Home This New Year’s Eve, Times Square will be filled with hope. But not people

This New Year’s Eve, Times Square will be filled with hope. But not people

New Year 2021, New year eve at Times Square, new york Times square, US new year, world news, indian express

Written by Dan Barry

Last New Year’s Eve, an undulating sea flooded Midtown Manhattan, rippling through the streets and establishments to lap against the peacocking George M. Cohan statue in Times Square. A million people strong, all kissing and cheering in the warm glow of 2020’s promise.

This New Year’s Eve, just a few hundred will gather in the square — dozens of frontline workers among them — and only then by special invitation. With temperatures checked and face masks secured, they will represent a nation holding a mirror to the lips of 2020 to confirm that there is no fogging, that the year has mercifully ceased to be.

But here is an existential question to ponder over your Trader Joe’s hors d’oeuvres and drink of choice: If a ball drops at midnight in Times Square and almost no one is present to see it, has a new year truly begun?

We have been conditioned to believe that with a clock’s tick on one particular midnight, a bent old man hands the baton of time to a sprightly cherub in a top hat. All the travails of 12 months end, and life begins anew.

If only.

“I’m more looking forward to burying 2020 than looking forward to 2021,” said Stephen Hughes, an assistant chief with the New York Police Department who is helping to supervise the night. “I just can’t wait not to see 2020 anymore.”

Juanita Erb, a clinical research nurse invited to attend this year’s Times Square celebration, agreed. But, she added: “The changing of the clock into 2021 is not going to make everything go away.”

The realities that made 2020 among the very worst years in American history will not vanish with 2021’s first dawn.

The racial inequities continue. The trial of four Minneapolis police officers charged in the death of a Black man, George Floyd — a case that set off months of nationwide protests — is scheduled for March, and just this week, a police officer in Columbus, Ohio, was fired after fatally shooting a Black man holding a cellphone.

Vast unemployment and business failures continue as well, as do the political and cultural divisions that informed last month’s presidential election. And any clean psychological break from 2020 is made harder by a president who, having decisively lost his bid for reelection, continues to assert that he actually won by a landslide.

But it is the pandemic that defined the year, with more than 340,000 COVID-related deaths in the country — an average of 930 every day, 39 every hour. And while the year also included the lightning-quick development of vaccines, most Americans will not be inoculated until well into 2021, meaning that deadly infections will continue.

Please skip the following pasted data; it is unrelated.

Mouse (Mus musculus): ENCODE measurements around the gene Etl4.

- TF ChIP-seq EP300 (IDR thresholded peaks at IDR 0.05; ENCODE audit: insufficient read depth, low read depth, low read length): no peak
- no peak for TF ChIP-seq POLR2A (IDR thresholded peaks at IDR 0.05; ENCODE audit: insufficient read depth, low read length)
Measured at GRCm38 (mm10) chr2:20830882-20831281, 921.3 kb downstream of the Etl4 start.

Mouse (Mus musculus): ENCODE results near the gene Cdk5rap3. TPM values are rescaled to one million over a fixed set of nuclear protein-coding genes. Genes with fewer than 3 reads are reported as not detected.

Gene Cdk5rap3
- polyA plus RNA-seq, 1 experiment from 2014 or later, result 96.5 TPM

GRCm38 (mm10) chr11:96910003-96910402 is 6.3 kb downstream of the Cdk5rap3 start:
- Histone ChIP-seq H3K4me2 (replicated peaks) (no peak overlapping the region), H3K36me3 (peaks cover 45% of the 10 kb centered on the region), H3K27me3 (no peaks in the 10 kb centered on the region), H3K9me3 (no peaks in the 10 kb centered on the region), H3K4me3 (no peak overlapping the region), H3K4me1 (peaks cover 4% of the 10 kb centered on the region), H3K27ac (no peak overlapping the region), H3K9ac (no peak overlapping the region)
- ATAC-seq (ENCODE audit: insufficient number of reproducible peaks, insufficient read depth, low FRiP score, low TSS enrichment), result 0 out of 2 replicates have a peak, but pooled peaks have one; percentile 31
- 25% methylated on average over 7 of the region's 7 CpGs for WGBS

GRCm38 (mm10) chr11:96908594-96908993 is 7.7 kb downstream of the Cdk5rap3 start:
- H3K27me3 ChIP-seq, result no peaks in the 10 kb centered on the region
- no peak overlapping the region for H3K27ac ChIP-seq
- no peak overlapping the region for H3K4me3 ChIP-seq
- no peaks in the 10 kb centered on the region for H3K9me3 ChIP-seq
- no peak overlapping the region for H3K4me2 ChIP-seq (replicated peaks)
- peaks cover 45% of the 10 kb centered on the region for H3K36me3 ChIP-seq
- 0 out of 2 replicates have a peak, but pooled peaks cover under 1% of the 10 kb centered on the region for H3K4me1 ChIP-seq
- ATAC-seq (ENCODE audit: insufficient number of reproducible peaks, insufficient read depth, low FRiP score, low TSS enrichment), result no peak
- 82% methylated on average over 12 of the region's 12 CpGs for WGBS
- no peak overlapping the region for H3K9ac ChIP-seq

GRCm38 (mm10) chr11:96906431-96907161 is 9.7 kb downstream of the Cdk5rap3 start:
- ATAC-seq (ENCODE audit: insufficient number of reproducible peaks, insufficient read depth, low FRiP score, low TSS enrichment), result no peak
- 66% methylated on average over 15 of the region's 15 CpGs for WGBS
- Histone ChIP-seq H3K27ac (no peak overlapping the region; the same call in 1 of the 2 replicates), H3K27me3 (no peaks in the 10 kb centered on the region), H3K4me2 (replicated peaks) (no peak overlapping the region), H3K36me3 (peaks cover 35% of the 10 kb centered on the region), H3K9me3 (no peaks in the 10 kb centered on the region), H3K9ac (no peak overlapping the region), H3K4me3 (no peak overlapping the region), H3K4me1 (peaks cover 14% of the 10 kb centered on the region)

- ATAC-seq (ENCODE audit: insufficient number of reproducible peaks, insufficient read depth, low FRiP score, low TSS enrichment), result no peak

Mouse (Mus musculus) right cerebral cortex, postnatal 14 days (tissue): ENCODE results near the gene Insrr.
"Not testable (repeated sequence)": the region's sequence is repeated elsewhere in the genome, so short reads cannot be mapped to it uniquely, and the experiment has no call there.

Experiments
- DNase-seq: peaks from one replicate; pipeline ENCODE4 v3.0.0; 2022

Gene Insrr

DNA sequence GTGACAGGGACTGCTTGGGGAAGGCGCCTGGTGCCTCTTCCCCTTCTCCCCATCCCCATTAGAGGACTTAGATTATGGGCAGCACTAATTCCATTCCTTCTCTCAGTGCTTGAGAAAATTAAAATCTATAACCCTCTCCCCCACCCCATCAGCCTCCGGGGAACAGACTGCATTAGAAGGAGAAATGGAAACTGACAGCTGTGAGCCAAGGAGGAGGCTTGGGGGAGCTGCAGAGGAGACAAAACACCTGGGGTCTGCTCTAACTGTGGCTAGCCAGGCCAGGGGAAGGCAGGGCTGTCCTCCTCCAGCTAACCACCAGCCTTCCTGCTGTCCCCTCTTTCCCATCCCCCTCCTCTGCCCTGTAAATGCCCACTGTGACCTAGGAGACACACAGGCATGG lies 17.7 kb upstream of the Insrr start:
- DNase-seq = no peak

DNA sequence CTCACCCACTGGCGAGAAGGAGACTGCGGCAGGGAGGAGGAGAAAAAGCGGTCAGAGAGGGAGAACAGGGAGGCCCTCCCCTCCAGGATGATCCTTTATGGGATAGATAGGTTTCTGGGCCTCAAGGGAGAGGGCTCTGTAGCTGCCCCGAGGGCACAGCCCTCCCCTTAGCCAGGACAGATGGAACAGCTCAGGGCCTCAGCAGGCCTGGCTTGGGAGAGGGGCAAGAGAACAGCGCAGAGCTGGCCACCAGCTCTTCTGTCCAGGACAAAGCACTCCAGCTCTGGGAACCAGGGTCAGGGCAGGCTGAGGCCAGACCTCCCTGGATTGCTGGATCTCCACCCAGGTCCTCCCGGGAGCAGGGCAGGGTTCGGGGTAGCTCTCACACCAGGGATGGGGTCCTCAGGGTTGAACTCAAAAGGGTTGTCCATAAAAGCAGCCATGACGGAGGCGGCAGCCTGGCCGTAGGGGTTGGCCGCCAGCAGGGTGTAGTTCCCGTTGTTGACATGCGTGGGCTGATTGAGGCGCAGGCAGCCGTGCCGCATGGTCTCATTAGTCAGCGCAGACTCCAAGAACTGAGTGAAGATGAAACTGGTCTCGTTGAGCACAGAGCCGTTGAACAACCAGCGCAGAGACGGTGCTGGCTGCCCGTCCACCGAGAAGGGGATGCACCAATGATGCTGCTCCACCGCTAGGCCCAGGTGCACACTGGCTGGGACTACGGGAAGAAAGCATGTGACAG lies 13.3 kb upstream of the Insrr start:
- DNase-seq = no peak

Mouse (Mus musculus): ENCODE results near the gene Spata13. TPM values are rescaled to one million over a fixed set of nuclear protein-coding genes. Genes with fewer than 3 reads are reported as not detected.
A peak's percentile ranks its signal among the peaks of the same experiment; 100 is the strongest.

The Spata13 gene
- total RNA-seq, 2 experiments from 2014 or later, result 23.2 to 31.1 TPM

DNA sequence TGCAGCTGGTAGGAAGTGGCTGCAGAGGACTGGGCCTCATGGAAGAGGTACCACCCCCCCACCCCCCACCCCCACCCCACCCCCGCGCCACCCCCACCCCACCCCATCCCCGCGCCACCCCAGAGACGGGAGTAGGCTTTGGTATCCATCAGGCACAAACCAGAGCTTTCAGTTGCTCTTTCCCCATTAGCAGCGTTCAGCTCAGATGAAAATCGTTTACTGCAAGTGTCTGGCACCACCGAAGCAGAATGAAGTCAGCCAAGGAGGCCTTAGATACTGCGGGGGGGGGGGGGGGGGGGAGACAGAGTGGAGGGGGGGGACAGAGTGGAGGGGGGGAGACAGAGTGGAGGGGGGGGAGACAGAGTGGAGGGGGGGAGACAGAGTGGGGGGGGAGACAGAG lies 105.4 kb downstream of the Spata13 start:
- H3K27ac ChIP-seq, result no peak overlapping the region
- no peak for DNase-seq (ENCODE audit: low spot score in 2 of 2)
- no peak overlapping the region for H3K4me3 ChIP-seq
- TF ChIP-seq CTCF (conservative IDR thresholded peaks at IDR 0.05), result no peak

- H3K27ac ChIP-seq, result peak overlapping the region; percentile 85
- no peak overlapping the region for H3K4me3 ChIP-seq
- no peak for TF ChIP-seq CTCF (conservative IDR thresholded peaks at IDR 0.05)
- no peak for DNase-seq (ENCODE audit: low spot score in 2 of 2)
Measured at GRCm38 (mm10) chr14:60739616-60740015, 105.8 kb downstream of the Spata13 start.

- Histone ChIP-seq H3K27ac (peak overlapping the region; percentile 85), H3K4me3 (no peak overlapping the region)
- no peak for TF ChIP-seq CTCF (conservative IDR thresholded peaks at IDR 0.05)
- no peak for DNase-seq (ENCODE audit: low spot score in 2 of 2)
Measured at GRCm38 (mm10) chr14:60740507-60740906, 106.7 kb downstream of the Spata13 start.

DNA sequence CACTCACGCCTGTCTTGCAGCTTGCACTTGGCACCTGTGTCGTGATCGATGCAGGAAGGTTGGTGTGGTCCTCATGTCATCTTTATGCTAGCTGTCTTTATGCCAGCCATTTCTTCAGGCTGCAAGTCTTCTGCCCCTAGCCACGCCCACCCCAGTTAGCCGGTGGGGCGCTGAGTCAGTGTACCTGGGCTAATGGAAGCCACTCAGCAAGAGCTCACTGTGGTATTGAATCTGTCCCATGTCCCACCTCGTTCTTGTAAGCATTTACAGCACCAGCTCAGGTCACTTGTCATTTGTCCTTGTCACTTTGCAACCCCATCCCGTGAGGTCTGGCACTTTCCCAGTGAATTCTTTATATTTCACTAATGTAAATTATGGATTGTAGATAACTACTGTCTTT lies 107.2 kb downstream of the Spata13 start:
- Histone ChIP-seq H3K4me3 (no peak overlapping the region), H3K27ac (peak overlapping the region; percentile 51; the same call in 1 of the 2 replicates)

The coronavirus cast its long shadow over Times Square this holiday week, stifling the traditional anticipation. Without the usual crush of tourists, the tip-dependent Batmans and Minnie Mouses were left to commiserate in world-colliding clusters. The theaters of Broadway were dark, the chairs were upturned at Carmine’s Italian restaurant, and the New York Marriott Marquis, which recently laid off more than 800 employees, loomed as a towering monument to a devastated economy.

At the Times Square Wishing Wall, where each year people jot down their hopes on multicolored confetti that will fall like paper rain on New Year’s Eve, a small display of those wishes reflected the protracted disquiet of these times:

“Less COVID; more traveling.”

“That the pandemic will be over.”

“COVID-free and prosperity.”

“To Live.”

But even in a pandemic, certain rituals must continue for the well-being of the collective psyche — among them, the slow descent of a six-ton crystal-paneled sphere along the side of a 25-story Times Square building to mark the end and the beginning. This year, perhaps, think of the ball as a large sedative being swallowed by the body politic.

The event will include other touchstones as well, according to its co-producers, the Times Square Alliance and Countdown Entertainment. Brigadoon-like stages in Times Square will feature the requisite silliness of bantering television hosts, as well as musical performances by, among others, Gloria Gaynor, whose disco-era anthem about heartbreak, “I Will Survive,” is now about life.

The one usual ingredient missing, it seems, will be the presence of hundreds of thousands of revelers. While New York has famously welcomed the world for New Year’s, on this night it is saying, “Stay the hell away.” Or, in the boldface words contained in a New York Police Department statement: